“The abstract legal subject of liberal Western democracies fails to reflect the fundamental reality of the human condition, which is vulnerability. While it is universal and constant, vulnerability is manifested differently in individuals, often resulting in significant differences in position and circumstance. In spite of such differences, political theory positions equality as the foundation for law and policy, and privileges autonomy, independence, and self-sufficiency.
This article traces the origins and development of a critical legal theory that brings human vulnerability to the fore in assessing individual and state responsibility and redefining the parameters of social justice. The theory arose in the context of struggling with the limitations of equality in situations I will refer to as examples of ‘inescapable’ inequality. Some paired social relationships, such as parent/child or employer/employee are inherently, even desirably, unequal relationships. In recognition of that fact, the law creates different levels of responsibility, accepting disparate levels of authority, privilege, and power. Those laws, and the norms and rules they reflect, must carefully define the limits of those relationships, while also being attentive to how the social institutions in which they exist and operate (i.e. the family and the marketplace) are structured and functioning.”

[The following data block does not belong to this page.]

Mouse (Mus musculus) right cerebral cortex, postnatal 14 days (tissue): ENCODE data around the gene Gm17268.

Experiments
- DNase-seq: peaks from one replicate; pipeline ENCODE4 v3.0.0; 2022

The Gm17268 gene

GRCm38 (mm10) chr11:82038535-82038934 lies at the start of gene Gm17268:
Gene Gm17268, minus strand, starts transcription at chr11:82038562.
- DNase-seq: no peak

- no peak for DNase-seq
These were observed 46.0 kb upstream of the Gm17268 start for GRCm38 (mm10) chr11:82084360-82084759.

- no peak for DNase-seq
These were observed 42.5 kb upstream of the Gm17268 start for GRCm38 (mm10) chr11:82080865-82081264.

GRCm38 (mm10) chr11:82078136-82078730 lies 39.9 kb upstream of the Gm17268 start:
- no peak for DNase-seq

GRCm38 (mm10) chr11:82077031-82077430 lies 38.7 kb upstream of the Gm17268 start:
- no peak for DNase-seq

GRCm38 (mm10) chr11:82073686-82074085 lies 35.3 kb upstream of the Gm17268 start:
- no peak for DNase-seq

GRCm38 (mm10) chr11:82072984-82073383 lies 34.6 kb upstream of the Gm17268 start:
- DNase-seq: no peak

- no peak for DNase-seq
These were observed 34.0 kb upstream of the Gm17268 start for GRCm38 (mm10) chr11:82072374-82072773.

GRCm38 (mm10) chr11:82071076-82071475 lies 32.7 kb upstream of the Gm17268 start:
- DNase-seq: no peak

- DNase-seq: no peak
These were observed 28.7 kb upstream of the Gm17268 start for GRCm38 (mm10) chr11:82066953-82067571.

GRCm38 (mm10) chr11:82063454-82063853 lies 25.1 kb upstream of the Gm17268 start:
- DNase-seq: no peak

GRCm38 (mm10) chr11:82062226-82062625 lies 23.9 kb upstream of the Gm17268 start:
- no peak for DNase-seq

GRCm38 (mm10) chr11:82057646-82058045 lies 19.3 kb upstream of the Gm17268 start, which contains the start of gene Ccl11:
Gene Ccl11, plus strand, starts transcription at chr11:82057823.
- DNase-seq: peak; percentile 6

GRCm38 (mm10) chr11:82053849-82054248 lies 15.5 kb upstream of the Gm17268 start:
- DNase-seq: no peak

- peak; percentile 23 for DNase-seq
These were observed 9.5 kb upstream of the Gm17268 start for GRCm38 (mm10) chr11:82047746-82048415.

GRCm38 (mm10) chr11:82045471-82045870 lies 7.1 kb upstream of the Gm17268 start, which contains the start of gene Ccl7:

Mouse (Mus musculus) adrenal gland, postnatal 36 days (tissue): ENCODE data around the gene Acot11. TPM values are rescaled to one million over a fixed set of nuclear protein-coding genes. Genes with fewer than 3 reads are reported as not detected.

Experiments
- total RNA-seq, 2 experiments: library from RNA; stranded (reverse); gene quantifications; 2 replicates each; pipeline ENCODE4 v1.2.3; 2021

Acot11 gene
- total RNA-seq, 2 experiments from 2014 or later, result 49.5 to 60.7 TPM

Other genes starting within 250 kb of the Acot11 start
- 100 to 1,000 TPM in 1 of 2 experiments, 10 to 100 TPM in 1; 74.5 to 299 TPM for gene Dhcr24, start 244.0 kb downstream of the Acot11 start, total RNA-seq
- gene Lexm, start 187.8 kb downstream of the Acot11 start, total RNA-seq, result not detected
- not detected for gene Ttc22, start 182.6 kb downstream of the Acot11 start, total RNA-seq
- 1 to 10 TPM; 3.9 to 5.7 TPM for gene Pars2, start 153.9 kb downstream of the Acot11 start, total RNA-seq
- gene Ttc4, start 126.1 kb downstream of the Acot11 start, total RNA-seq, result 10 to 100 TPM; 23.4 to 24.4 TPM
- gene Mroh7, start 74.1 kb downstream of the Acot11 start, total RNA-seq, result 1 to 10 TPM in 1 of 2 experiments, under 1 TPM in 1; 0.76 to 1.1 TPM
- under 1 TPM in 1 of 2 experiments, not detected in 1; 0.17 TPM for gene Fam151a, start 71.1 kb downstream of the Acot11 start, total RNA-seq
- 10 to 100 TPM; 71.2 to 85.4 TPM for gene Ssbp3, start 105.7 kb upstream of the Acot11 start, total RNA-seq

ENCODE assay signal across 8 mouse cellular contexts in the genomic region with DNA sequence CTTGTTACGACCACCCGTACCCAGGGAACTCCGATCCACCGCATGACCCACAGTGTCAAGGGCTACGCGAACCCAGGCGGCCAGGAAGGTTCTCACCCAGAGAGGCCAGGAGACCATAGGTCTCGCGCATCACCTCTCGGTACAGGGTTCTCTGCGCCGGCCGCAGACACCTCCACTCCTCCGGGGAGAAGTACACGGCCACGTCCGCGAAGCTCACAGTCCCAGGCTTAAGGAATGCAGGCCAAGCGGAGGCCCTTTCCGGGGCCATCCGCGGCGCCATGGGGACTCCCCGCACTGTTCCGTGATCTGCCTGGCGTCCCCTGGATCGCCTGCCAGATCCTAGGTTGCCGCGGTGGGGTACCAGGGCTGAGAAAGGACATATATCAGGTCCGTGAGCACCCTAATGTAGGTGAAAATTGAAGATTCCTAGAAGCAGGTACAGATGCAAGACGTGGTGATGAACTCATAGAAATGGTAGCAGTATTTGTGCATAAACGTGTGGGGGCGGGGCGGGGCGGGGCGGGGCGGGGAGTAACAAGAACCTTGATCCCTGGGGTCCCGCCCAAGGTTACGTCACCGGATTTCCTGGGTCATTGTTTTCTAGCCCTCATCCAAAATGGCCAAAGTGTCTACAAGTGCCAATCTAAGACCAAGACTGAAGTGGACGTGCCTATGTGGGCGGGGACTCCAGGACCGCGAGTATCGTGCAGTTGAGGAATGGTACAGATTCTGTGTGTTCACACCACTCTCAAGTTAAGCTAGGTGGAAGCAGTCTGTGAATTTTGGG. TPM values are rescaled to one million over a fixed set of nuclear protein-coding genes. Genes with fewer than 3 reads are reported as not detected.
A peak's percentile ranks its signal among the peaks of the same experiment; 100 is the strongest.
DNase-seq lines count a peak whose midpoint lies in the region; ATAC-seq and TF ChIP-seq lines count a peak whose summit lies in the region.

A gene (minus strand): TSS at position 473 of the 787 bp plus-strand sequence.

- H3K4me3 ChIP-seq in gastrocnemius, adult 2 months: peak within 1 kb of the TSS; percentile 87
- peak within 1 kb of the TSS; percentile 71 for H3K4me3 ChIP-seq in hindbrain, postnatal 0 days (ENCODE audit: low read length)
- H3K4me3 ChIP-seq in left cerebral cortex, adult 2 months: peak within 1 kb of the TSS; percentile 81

Fineman, Martha Albertson, Vulnerability and Inevitable Inequality (December 13, 2017). Oslo Law Review, Vol. 4, pp133-149; Emory Legal Studies Research Paper. Available at SSRN: https://ssrn.com/abstract=3087441
Why might we be concerned about the utility of equality or antidiscrimination models? Within the family? The market?
Why does Fineman argue that we need to ‘rethink’ the legal subject to ‘make it more reflective of the actual human experience’?
What might be some implications of basing our movements for justice upon a vulnerable legal subject?
What are embodied and embedded differences?
What is resilience, for Fineman, and how does this relate to her insistence upon a life-course perspective?
you agree that some relationships are marked by inevitable and even
desirable inequality? When might inequality be desirable?
What if our vision of social justice did not focus on a struggle for equality? What other issues might emerge as priorities?
This blog will feature excerpts from Professor Martha Fineman’s published and unpublished work, original blog posts from Vulnerability and the Human Condition affiliates, information on upcoming events, and a unique window into VHC workshops – a privilege until now only accessible to those who have been able to attend VHC workshops or to access the Feminism and Legal Theory Archive at Emory Law.